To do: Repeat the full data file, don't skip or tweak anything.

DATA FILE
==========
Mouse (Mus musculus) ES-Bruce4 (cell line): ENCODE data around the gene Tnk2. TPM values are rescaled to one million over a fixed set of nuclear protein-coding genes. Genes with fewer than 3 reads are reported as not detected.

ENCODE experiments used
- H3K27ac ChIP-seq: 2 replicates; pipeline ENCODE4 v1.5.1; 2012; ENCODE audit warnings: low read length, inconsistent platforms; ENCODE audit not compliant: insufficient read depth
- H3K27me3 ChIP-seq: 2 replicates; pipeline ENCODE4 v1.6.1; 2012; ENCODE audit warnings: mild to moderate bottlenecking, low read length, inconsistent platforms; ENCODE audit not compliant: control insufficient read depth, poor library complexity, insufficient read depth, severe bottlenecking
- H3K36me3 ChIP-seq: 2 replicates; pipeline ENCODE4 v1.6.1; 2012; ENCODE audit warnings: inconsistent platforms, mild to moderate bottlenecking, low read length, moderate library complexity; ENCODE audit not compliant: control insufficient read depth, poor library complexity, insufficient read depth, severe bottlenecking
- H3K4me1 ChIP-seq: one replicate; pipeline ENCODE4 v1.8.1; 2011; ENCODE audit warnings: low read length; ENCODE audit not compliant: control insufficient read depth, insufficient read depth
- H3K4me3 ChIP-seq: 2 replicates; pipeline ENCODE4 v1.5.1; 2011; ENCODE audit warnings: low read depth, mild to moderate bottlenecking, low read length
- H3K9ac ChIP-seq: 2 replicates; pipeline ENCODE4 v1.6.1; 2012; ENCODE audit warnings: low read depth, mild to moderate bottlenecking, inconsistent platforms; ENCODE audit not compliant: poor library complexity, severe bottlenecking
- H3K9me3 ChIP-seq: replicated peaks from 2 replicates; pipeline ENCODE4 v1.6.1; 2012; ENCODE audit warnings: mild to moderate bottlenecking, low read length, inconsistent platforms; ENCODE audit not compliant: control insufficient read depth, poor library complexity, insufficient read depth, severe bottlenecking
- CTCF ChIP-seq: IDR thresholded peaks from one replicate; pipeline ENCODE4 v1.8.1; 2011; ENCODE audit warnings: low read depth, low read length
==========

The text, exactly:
Mouse (Mus musculus) ES-Bruce4 (cell line): ENCODE data around the gene Tnk2. TPM values are rescaled to one million over a fixed set of nuclear protein-coding genes. Genes with fewer than 3 reads are reported as not detected.

ENCODE experiments used
- H3K27ac ChIP-seq: 2 replicates; pipeline ENCODE4 v1.5.1; 2012; ENCODE audit warnings: low read length, inconsistent platforms; ENCODE audit not compliant: insufficient read depth
- H3K27me3 ChIP-seq: 2 replicates; pipeline ENCODE4 v1.6.1; 2012; ENCODE audit warnings: mild to moderate bottlenecking, low read length, inconsistent platforms; ENCODE audit not compliant: control insufficient read depth, poor library complexity, insufficient read depth, severe bottlenecking
- H3K36me3 ChIP-seq: 2 replicates; pipeline ENCODE4 v1.6.1; 2012; ENCODE audit warnings: inconsistent platforms, mild to moderate bottlenecking, low read length, moderate library complexity; ENCODE audit not compliant: control insufficient read depth, poor library complexity, insufficient read depth, severe bottlenecking
- H3K4me1 ChIP-seq: one replicate; pipeline ENCODE4 v1.8.1; 2011; ENCODE audit warnings: low read length; ENCODE audit not compliant: control insufficient read depth, insufficient read depth
- H3K4me3 ChIP-seq: 2 replicates; pipeline ENCODE4 v1.5.1; 2011; ENCODE audit warnings: low read depth, mild to moderate bottlenecking, low read length
- H3K9ac ChIP-seq: 2 replicates; pipeline ENCODE4 v1.6.1; 2012; ENCODE audit warnings: low read depth, mild to moderate bottlenecking, inconsistent platforms; ENCODE audit not compliant: poor library complexity, severe bottlenecking
- H3K9me3 ChIP-seq: replicated peaks from 2 replicates; pipeline ENCODE4 v1.6.1; 2012; ENCODE audit warnings: mild to moderate bottlenecking, low read length, inconsistent platforms; ENCODE audit not compliant: control insufficient read depth, poor library complexity, insufficient read depth, severe bottlenecking
- CTCF ChIP-seq: IDR thresholded peaks from one replicate; pipeline ENCODE4 v1.8.1; 2011; ENCODE audit warnings: low read depth, low read length